In women with pelvic organ prolapse (POP), the vaginal walls protrude toward or through the vaginal opening. POP can range from a small, asymptomatic bulge to a bulge down to the thigh. POP is a common condition affecting women of all ages, but many women with POP are reluctant to discuss the subject with their family and friends, let alone their physician, and do not seek medical care. Studies show that up to 40 percent of women have some form of prolapse, and about 11 percent undergo surgery for prolapse or incontinence (loss of urine) at some point in their lifetime. Risk factors for developing pelvic organ prolapse include pregnancy, vaginal childbirth, aging, chronic straining, menopause, trauma, genetics, smoking, and previous surgery.
The vagina is divided into three compartments of support: anterior (front), apical (top) and posterior (back). A complex network of muscles, ligaments, and tissues supports the pelvic organs and holds them in place. If this support is weakened or breaks, various structures may fall into the vaginal opening. The bladder sits on the front vaginal wall and prolapse of the bladder is commonly referred to as a cystocele. The uterus (womb) sits on the top vaginal wall and prolapse of this area leads to uterine prolapse. In women who have undergone a hysterectomy, the area where the uterus used to be can prolapse and this is called vaginal vault prolapse; this is commonly associated with an enterocele (small bowel hernia). If the posterior vaginal wall relaxes (often referred to as a rectocele), the rectum bulges into the vagina.
Symptoms of Vaginal or Pelvic Organ Prolapse
Not all women with POP have symptoms, but some describe a "bulge," vaginal pressure, bladder and bowel problems, pain with intercourse, back pain, and/or pelvic pain. Women should discuss any of these problems with their doctors, especially bladder, bowel, and sexual problems, as treatments for POP are designed to improve these symptoms. Bladder symptoms may include frequency, urgency, hesitancy, incomplete emptying, urinary tract infections, and incontinence. Bowel symptoms may include constipation and incontinence. Sexual symptoms include pain with intercourse, inability to have intercourse, lack of satisfaction or orgasm, and incontinence with intercourse.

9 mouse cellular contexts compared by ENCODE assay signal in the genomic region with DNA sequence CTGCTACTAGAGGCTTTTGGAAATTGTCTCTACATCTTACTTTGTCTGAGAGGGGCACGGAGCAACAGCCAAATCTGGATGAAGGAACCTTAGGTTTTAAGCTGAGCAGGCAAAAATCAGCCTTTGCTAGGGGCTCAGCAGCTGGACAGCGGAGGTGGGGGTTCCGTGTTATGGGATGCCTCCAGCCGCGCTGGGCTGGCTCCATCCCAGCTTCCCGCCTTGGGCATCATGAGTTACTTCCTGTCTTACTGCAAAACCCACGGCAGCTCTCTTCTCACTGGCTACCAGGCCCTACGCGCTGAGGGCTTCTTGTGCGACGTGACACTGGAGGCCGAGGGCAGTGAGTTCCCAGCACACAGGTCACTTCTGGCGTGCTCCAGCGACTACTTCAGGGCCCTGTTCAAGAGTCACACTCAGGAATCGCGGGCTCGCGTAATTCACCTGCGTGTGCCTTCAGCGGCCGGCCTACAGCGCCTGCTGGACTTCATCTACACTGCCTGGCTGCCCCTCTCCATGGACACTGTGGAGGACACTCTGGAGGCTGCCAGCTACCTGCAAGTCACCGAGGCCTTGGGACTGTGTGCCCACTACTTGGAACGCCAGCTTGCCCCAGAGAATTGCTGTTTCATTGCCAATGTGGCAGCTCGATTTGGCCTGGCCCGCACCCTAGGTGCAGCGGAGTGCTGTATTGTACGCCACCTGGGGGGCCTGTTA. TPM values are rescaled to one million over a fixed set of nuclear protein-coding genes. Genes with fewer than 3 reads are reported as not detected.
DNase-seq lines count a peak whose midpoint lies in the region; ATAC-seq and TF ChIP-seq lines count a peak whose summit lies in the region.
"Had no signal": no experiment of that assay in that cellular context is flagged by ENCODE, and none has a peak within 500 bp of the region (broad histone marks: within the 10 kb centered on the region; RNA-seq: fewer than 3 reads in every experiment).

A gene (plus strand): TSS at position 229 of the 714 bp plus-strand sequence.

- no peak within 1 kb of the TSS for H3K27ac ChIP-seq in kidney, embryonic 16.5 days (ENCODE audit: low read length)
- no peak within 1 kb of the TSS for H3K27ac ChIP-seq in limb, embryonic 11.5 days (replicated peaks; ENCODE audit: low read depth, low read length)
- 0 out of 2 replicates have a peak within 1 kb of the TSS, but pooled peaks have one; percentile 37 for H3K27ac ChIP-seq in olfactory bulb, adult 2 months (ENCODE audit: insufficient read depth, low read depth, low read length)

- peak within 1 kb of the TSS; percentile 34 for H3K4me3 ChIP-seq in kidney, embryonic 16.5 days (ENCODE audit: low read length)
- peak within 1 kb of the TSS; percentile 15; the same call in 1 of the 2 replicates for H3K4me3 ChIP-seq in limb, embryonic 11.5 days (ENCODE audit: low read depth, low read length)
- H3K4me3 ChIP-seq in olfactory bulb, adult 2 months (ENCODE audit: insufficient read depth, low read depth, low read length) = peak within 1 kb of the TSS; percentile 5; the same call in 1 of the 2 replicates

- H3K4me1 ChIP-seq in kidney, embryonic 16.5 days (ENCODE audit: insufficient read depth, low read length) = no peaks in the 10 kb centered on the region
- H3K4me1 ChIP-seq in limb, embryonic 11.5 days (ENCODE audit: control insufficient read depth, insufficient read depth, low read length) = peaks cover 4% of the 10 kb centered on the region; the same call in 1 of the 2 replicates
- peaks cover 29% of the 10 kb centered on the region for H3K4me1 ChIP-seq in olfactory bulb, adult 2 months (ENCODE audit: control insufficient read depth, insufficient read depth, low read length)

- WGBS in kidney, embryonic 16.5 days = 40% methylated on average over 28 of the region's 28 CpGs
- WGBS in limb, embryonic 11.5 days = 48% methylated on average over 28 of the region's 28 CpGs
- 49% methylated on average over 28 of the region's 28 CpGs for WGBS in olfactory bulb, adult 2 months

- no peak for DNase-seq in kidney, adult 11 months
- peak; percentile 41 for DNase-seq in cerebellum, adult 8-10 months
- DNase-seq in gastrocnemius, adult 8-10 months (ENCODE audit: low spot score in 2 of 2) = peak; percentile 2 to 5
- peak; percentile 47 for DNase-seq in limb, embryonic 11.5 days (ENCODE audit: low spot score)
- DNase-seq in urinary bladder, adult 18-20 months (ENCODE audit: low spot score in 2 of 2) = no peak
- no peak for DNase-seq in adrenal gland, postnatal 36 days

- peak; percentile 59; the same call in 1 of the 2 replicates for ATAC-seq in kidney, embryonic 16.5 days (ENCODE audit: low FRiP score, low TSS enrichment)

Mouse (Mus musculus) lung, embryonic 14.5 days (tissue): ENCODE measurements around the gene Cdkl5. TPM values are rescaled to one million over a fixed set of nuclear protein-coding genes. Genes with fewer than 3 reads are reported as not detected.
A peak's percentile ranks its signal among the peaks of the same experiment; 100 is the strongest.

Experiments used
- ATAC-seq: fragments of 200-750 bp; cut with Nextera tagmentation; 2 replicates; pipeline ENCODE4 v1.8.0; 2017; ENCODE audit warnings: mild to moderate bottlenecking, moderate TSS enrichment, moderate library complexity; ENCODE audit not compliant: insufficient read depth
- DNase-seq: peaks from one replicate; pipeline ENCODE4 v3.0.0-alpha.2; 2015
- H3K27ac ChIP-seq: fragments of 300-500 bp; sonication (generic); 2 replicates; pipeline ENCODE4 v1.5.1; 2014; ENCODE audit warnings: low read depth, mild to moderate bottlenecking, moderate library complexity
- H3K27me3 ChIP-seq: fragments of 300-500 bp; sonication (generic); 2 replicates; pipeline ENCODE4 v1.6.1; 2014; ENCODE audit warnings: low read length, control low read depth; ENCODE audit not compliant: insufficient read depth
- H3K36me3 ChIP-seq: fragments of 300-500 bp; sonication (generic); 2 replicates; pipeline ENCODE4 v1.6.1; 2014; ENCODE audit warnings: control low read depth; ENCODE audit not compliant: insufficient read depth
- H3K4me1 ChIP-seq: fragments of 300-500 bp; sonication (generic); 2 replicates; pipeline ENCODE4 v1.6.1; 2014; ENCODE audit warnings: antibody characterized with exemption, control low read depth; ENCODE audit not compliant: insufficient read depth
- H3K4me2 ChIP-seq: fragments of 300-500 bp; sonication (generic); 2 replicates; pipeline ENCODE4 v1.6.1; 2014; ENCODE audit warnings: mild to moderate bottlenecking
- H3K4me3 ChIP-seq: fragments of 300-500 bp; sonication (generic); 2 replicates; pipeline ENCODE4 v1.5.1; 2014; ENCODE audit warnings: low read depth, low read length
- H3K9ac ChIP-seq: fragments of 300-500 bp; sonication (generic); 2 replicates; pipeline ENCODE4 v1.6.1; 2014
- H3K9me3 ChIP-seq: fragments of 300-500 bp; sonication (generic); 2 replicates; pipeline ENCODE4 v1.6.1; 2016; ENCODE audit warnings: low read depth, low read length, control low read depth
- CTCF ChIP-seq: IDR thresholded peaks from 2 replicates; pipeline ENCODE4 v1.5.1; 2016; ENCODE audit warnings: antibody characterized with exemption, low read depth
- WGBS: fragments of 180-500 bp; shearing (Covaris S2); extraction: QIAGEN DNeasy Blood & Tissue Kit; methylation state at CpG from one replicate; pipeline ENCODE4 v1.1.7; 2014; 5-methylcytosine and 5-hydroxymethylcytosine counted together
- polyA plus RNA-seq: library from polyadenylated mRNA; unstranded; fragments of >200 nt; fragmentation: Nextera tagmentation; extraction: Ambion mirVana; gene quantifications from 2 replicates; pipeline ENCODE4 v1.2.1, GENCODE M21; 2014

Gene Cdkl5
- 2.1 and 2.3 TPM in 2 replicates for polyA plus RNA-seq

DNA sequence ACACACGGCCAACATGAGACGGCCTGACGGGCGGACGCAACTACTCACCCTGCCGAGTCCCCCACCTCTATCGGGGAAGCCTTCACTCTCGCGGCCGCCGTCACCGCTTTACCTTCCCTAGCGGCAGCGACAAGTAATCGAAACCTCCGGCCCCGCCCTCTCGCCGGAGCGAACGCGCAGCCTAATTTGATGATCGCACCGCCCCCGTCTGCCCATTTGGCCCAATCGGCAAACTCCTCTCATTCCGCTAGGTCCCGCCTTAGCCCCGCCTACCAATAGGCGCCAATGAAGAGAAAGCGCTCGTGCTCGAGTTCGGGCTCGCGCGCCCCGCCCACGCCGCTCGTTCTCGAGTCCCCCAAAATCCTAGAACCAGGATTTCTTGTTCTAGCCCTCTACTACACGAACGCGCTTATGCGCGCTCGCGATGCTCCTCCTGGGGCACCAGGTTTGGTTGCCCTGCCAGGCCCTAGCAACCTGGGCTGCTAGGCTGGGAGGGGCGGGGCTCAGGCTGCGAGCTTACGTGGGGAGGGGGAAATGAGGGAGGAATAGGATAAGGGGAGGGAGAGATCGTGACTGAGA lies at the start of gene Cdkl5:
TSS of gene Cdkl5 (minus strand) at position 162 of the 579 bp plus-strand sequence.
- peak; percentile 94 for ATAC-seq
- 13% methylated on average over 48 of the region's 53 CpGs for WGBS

Treatment for Vaginal or Pelvic Organ Prolapse
Doctors treat POP with three basic approaches:
- Observation: Vaginal prolapse is rarely a life-threatening condition, so observation in women without symptoms is an excellent option. Because the condition gradually worsens in most women, doctors recommend periodic follow-up exams.
- Nonsurgical management: Pelvic floor muscle training (Kegel exercises) can tighten the muscles of the pelvic floor, and can be helpful in women with mild prolapse, but they are less helpful in those with moderate to severe prolapse. Postmenopausal or post-hysterectomy patients may benefit from vaginal estrogen application, which can improve the health of the vaginal walls.
- A pessary, a supportive device that a doctor places in the vagina, can restore the normal position of the prolapsed organs and relieve symptoms. Doctors sometimes use pessaries to show patients how their symptoms can improve following surgery. Women who are medically unfit for surgery or who want to avoid surgery are excellent candidates for a pessary.
- Surgery: Doctors treat POP with vaginal, abdominal, and laparoscopic surgeries, all aimed at restoring the prolapsing organs to their normal position. Because there is a high rate of recurrence of POP after prolapse surgery, many doctors advocate using materials such as mesh and cadaveric materials to provide additional support and help prevent recurrences.